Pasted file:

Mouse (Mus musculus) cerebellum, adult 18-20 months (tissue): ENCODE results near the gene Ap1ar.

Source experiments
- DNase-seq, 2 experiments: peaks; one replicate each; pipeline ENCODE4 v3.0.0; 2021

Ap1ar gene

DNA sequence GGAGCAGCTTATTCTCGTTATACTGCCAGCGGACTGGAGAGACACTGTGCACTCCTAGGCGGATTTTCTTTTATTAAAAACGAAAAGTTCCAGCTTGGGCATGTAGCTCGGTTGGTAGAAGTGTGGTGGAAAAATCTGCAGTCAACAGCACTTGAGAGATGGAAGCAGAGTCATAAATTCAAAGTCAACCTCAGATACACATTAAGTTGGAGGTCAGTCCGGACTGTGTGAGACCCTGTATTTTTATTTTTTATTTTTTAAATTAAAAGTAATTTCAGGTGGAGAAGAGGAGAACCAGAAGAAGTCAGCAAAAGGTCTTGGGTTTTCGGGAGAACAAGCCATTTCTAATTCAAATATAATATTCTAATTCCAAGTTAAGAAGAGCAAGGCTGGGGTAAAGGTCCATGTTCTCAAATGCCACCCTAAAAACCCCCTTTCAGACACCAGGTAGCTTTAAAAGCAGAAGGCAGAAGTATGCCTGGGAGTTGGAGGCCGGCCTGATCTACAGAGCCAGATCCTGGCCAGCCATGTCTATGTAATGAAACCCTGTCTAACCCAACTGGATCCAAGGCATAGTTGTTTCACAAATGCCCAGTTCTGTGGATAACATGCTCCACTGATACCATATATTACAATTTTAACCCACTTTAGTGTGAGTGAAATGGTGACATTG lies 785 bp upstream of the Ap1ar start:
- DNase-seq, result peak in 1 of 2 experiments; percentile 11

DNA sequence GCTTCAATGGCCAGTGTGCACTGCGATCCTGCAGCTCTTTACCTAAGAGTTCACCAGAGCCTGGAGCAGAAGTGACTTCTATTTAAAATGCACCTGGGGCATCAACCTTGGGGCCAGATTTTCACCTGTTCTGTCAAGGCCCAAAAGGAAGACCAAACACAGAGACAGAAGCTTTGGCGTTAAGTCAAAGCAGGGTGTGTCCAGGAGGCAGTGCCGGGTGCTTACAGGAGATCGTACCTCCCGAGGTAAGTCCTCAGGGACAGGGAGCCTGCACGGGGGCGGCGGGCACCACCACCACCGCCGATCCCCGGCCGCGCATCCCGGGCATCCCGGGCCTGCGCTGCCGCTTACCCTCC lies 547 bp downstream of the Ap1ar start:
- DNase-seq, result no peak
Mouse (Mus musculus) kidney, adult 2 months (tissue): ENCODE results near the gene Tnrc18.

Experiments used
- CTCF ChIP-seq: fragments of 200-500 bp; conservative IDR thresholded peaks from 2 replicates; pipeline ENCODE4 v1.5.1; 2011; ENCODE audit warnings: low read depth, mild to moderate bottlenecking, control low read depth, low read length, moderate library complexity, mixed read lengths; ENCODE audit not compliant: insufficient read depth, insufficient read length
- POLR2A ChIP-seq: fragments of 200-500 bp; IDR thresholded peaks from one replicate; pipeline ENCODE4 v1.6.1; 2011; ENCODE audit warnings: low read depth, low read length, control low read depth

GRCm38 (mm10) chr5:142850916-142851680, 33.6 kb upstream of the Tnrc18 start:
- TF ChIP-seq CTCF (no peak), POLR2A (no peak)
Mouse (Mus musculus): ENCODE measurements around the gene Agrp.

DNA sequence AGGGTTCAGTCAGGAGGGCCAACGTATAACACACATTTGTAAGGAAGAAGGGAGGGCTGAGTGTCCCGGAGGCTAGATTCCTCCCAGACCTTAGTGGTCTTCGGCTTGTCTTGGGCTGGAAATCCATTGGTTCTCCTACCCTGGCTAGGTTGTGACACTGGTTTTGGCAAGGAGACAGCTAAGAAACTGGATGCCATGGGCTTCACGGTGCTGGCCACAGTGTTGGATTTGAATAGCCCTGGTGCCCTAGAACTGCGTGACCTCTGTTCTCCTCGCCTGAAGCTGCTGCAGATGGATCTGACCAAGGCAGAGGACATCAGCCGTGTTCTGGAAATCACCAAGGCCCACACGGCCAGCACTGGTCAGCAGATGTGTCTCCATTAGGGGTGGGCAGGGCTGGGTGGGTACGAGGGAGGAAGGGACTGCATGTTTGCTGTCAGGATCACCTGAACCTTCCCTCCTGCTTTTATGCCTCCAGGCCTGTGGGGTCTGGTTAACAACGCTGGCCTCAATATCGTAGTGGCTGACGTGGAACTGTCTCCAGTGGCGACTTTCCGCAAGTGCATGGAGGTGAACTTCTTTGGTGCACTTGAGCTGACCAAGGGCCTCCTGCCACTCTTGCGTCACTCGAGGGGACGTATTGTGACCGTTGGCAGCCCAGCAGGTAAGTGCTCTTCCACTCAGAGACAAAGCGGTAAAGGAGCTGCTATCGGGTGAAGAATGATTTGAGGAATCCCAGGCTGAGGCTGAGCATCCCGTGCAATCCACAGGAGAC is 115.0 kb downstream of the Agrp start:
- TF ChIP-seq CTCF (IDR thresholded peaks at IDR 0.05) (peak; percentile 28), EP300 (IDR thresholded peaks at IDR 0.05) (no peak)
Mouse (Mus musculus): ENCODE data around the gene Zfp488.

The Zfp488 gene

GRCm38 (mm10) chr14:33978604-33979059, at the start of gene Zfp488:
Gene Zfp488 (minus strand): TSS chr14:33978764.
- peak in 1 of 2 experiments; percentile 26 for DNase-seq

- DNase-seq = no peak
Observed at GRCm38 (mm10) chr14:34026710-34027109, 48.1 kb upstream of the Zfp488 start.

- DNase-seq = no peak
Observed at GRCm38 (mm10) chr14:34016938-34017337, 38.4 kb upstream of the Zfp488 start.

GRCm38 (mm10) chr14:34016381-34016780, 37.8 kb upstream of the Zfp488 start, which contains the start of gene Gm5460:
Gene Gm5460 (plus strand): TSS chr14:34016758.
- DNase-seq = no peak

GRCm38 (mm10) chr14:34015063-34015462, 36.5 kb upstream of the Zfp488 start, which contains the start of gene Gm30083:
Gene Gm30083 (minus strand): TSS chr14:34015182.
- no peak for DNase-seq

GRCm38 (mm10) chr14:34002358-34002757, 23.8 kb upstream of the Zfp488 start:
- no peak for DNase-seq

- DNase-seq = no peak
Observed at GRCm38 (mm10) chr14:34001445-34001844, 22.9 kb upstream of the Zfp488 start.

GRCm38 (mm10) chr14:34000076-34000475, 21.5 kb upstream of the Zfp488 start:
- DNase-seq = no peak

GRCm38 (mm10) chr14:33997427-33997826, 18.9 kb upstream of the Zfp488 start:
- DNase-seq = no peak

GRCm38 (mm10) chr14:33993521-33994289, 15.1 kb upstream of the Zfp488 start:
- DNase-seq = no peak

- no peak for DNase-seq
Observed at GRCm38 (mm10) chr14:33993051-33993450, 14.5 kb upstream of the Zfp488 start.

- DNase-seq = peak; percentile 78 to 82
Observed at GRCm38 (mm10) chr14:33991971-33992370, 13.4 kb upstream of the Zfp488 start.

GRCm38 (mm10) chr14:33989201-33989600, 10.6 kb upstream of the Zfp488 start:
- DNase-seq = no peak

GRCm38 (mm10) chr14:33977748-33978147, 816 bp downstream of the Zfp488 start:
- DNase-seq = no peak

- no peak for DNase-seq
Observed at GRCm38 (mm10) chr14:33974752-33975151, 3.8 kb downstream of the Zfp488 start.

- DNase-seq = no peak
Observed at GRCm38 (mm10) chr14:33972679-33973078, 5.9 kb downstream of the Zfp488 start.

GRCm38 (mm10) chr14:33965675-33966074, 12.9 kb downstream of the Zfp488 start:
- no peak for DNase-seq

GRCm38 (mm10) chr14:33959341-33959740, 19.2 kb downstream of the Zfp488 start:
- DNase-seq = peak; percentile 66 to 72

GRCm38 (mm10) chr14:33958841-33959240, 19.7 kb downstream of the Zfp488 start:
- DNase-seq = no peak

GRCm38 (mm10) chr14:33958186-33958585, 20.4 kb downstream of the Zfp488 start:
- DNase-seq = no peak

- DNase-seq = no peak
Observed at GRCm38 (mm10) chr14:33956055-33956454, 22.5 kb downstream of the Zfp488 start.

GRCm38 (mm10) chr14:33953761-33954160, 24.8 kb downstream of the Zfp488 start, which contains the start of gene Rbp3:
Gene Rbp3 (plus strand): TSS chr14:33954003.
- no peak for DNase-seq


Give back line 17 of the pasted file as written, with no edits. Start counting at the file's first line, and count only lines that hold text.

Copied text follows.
- TF ChIP-seq CTCF (IDR thresholded peaks at IDR 0.05) (peak; percentile 28), EP300 (IDR thresholded peaks at IDR 0.05) (no peak)